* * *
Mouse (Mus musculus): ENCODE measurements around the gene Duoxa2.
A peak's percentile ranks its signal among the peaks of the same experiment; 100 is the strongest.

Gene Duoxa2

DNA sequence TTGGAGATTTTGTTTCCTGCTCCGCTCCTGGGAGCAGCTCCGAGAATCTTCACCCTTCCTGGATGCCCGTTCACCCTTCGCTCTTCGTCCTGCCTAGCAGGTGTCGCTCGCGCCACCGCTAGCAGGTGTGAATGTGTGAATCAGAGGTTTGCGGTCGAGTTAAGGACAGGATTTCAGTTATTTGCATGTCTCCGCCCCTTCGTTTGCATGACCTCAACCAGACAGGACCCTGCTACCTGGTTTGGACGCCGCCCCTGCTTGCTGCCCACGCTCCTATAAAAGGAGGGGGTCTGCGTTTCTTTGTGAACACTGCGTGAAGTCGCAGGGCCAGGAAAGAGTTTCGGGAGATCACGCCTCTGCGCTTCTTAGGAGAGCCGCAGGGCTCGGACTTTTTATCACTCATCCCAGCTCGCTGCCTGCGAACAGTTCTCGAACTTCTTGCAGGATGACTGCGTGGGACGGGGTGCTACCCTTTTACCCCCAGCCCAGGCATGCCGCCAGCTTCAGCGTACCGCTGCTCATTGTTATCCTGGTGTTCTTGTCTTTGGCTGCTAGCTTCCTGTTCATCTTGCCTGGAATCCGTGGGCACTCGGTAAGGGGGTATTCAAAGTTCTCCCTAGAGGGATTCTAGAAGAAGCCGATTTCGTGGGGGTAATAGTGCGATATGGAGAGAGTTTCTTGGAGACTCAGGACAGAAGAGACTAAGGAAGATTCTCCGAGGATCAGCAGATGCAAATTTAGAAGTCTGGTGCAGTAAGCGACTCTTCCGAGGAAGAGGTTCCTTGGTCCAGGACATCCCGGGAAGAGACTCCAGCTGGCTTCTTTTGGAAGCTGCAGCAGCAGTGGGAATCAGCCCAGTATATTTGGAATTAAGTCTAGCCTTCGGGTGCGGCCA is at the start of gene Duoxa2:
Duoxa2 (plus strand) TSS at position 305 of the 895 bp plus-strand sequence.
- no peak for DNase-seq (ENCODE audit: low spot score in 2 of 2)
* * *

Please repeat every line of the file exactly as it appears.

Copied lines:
Mouse (Mus musculus): ENCODE measurements around the gene Duoxa2.
A peak's percentile ranks its signal among the peaks of the same experiment; 100 is the strongest.

Gene Duoxa2

DNA sequence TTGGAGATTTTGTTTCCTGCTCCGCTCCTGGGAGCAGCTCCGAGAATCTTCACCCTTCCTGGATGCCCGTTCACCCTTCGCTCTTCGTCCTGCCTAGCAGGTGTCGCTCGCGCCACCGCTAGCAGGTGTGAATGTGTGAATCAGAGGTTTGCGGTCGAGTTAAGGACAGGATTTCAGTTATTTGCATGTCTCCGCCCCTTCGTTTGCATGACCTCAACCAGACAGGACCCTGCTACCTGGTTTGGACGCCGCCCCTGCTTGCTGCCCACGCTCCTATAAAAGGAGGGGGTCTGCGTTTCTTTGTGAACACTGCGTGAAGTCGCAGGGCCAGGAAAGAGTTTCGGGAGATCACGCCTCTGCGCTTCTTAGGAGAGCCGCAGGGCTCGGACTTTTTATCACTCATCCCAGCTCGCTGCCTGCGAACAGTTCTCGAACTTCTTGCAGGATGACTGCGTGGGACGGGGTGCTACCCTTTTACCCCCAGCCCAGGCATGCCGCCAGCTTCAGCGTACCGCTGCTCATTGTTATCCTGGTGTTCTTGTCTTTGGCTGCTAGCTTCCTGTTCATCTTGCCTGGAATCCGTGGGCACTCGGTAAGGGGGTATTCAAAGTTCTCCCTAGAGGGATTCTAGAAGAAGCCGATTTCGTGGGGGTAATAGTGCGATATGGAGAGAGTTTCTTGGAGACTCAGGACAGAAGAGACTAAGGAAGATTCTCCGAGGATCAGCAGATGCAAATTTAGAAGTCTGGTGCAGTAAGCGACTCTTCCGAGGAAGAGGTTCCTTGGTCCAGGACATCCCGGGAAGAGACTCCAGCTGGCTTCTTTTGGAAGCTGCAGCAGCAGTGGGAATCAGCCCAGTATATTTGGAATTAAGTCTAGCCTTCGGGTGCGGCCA is at the start of gene Duoxa2:
Duoxa2 (plus strand) TSS at position 305 of the 895 bp plus-strand sequence.
- no peak for DNase-seq (ENCODE audit: low spot score in 2 of 2)